Tag: Autoweek

90 Years of the ’32 Ford at the Petersen Automotive Museum – Mark Vaughn @Autoweek

90 Years of the ’32 Ford at the Petersen Automotive Museum – Mark Vaughn @Autoweek


A little over 90 years ago, on March 31, 1932, Ford brought power to the people—V8 power, which up until then could only be found in Cadillacs, Lancias, and cars like that. With the all-new 1932 Model 18, Henry Ford democratized the V8. Suddenly just about anyone could buy a powerful car that also looked good. And as soon as ’32 Fords got to be old cars, they and their flathead engines were scooped up by veterans returning from WWII and turned into hot rods, over and over again.

Tom McIntyre’s ’32 3-window rebuilt by Rolling Bones was originally a race car.

“Hot rods are still cars that are third or fourth or fifth owners that you can customize and make it your own,” said Terry Karges, director of the Petersen Automotive Museum. “But you start with something that’s real affordable, that almost nobody wants anymore, and you start to personalize it.”

“It’s the iconic hot rod,” said collector Bruce Meyer. “It’s a great platform for innovation, and hot rodding is all about personalization, innovation, and performance. So when something’s right, it just lasts. And you can see that it’s pretty darn popular.

To celebrate all that, the Petersen Automotive Museum in Los Angeles didn’t just host another cruise-in—though they did that—but they invented their own holiday, National Hot Rod Day, June 11, and invited owners of ’32 Fords to come and celebrate.

While signups suggested there might be 250 cars present, a little over 100 actually showed up. No matter, it was still a great day filled with horsepower, old friends, and stories of ’32s of yore.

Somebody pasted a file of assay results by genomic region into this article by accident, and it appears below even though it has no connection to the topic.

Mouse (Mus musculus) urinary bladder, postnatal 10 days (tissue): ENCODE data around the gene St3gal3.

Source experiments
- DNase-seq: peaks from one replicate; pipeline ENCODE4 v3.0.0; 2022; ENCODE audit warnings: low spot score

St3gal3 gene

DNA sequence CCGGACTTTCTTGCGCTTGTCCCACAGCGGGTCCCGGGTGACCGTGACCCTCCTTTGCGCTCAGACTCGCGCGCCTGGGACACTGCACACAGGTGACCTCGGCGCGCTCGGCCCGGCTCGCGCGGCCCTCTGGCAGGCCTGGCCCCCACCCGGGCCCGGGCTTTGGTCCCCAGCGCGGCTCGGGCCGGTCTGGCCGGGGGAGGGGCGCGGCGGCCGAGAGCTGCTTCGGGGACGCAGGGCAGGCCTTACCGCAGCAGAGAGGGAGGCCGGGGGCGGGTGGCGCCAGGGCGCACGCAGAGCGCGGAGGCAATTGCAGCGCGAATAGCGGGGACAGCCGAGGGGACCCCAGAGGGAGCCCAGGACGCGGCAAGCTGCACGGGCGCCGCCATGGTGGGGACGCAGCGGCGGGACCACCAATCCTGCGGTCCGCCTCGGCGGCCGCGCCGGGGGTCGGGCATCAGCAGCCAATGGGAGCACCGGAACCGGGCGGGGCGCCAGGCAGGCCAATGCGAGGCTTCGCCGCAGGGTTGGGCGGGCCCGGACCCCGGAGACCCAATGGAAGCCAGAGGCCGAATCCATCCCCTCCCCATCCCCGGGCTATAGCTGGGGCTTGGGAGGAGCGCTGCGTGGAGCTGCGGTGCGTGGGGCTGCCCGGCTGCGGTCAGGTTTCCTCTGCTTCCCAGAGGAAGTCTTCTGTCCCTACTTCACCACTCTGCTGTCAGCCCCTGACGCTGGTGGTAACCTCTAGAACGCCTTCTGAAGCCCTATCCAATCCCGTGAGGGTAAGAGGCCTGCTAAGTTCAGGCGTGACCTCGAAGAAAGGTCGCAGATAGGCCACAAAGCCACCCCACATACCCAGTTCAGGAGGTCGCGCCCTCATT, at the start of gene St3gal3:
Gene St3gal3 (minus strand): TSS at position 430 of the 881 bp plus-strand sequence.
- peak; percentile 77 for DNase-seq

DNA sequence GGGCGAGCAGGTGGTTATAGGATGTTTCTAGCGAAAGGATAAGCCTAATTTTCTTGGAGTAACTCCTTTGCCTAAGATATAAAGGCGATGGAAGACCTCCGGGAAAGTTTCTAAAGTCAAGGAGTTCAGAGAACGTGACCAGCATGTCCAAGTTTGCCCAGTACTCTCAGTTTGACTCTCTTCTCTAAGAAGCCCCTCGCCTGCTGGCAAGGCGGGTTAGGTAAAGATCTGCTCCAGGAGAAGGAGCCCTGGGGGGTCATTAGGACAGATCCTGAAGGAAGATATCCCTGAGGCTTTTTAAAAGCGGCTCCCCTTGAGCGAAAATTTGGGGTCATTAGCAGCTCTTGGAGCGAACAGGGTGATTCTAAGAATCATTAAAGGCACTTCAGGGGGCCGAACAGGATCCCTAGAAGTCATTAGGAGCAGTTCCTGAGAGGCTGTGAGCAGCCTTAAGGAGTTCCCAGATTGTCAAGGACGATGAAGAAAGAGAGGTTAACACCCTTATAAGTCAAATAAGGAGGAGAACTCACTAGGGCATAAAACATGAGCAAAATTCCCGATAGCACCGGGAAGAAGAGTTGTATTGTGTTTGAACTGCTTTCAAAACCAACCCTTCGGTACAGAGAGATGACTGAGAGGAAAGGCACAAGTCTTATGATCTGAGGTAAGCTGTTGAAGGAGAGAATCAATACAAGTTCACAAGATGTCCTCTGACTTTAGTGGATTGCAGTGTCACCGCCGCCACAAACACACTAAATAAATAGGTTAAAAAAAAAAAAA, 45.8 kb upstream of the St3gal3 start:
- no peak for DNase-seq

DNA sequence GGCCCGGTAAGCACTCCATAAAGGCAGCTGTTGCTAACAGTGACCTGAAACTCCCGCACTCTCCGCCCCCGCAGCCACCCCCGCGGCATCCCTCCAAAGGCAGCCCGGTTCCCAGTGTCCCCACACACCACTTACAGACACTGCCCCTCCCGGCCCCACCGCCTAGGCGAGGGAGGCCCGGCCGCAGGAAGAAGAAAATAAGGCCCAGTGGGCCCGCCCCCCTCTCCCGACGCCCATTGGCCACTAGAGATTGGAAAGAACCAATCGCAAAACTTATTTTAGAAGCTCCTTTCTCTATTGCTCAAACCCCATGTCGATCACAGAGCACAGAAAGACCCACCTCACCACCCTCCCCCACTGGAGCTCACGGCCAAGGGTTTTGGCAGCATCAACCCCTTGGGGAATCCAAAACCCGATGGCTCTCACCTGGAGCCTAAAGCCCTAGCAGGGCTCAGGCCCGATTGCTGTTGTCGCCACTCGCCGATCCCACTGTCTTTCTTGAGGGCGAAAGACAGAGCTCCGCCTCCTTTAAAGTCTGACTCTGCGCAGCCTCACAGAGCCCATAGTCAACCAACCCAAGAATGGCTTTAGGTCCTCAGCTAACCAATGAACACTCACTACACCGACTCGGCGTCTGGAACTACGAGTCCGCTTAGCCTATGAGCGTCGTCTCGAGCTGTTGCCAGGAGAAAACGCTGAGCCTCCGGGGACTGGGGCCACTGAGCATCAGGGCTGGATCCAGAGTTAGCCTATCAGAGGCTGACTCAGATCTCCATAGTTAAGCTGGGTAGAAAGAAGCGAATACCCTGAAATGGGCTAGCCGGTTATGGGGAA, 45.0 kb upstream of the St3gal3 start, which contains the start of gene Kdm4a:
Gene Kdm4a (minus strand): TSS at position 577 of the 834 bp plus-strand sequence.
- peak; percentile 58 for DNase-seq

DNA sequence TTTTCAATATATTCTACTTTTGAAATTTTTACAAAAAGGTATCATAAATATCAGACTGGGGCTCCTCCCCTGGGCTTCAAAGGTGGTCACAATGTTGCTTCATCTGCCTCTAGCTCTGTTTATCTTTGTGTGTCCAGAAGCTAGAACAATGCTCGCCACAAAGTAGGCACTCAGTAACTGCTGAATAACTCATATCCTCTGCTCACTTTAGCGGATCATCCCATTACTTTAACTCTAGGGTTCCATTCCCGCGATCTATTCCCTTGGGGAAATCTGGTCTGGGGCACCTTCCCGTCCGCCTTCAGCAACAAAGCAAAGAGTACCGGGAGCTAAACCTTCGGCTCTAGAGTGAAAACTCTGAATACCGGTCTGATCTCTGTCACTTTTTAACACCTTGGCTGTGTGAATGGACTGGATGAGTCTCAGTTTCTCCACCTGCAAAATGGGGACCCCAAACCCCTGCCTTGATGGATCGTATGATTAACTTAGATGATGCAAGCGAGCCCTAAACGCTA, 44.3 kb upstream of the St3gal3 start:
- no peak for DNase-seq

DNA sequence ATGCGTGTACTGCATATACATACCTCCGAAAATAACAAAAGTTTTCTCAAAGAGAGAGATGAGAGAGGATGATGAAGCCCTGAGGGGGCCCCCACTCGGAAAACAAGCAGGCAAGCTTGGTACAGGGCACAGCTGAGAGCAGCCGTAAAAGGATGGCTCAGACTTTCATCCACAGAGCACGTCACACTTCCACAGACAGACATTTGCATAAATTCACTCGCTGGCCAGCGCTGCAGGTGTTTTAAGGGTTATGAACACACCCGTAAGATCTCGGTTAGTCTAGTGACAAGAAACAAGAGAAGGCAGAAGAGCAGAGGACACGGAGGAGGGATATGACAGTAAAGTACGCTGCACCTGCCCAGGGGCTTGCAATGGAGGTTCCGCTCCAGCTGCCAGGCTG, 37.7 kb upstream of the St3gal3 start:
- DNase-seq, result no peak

“The ’32 Ford was the first economically available V8 engine,” said hot rod author Pat Ganahl, who was wandering among the Deuces on the Petersen’s open-air parking deck. “And it was a totally new body style, thanks to Edsel Ford.” It was a body style that has easily stood the test of time, mainly due to its simplicity of design.

“From the Model A to the ‘32, you really got a little bit softer and smoother, there are a few more curves and compound curves and things to it,” said AMBR-winning hot rod builder Troy Ladd of Hollywood Hot Rods. “I think it really was a turning point in automotive design at the time… I think it’s just a really nice design—it just works.”

5 Things to Know about the Ford F-150 Lightning – Jay Ramey @Autoweek


Ford’s electric F-150 brings lightning-quick launches and plenty of juice for your tools.

The Ford F-150 Lightning, revealed on Thursday night (May 20), is easily one of the most-important launches for Ford in this entire decade, and also one of the most important EV launches for any automaker. Making its global debut just months after the start of sales of the Mustang Mach-E, the 2022 F-150 Lightning wants to turn the Blue Oval’s best seller into the best-selling EV truck in America, and as we saw last night all the ingredients are there.

1 The Goals

The F-150 Lightning is not meant to be an electric truck that happens to be useful in daily life, but to be a daily working truck that just happens to be electric. The F-150 Lightning is also meant to win over longtime Ford truck buyers with its versatility and impressive bag of tricks, even if they wouldn’t have otherwise thought about buying an EV, as well as those who’ve been waiting for a large and affordable electric SUV with the added versatility of a truck.